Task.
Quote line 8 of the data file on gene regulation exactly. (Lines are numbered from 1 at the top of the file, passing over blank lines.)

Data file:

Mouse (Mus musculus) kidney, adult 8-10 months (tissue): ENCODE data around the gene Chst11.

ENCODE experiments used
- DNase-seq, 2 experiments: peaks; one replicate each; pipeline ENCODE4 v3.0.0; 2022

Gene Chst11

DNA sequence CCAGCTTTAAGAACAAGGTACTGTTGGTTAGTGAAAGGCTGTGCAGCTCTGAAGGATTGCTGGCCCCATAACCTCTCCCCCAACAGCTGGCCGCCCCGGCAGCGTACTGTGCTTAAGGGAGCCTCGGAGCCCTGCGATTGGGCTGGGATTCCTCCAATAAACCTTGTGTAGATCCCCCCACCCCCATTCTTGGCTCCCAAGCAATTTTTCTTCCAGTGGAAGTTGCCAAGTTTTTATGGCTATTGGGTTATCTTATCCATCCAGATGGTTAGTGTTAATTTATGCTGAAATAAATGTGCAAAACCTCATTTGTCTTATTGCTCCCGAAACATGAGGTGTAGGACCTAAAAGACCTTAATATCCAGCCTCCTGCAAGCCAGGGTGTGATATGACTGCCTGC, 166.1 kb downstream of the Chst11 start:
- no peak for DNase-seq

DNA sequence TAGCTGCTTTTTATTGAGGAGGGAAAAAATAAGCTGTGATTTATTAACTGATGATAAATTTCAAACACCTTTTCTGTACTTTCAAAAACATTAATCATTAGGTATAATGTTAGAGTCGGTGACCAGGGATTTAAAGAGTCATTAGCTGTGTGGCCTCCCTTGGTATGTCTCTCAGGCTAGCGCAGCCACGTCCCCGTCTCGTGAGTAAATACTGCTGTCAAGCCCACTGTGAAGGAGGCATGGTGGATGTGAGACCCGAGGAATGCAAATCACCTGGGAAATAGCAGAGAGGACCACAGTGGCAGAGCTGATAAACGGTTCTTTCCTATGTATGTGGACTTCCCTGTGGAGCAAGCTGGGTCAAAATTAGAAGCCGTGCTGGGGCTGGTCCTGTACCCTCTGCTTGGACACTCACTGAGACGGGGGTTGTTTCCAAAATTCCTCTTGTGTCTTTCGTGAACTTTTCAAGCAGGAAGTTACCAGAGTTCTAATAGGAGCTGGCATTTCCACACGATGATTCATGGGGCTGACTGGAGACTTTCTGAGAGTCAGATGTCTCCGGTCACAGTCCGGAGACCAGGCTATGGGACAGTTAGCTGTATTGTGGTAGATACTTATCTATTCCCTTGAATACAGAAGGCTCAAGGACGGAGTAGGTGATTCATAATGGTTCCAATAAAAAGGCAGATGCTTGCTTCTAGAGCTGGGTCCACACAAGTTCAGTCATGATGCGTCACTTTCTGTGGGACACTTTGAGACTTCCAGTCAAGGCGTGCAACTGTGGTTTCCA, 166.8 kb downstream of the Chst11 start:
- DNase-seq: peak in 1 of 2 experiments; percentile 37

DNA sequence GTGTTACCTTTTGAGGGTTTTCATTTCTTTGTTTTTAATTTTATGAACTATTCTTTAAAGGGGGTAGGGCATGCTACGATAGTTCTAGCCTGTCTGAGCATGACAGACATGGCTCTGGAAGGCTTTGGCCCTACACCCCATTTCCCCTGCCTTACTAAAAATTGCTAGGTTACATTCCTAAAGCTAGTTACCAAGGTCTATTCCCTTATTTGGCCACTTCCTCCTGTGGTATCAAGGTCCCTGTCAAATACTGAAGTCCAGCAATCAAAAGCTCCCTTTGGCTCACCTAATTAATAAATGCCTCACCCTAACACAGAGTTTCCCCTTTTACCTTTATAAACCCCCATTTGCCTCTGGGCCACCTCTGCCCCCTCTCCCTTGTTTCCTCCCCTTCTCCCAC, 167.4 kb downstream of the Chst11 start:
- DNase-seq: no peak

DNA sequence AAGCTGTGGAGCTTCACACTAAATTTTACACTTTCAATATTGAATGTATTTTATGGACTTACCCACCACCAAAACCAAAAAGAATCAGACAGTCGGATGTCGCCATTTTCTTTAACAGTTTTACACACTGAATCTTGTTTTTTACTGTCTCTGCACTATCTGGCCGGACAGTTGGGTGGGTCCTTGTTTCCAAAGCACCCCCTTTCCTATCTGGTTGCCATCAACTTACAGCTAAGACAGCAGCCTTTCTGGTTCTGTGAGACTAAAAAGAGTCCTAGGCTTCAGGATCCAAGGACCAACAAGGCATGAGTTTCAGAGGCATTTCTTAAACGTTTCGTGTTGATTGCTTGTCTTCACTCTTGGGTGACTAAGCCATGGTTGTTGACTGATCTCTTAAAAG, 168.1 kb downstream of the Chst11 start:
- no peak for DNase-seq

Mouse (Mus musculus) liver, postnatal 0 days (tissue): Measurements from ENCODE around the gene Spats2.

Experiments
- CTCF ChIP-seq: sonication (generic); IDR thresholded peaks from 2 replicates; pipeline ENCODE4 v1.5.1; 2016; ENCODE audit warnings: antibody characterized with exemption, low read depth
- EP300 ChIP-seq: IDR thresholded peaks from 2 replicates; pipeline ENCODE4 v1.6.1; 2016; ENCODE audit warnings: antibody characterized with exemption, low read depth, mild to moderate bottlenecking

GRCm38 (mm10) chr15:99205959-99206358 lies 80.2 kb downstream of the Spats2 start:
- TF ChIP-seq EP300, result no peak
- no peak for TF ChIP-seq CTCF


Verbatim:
- DNase-seq: peak in 1 of 2 experiments; percentile 37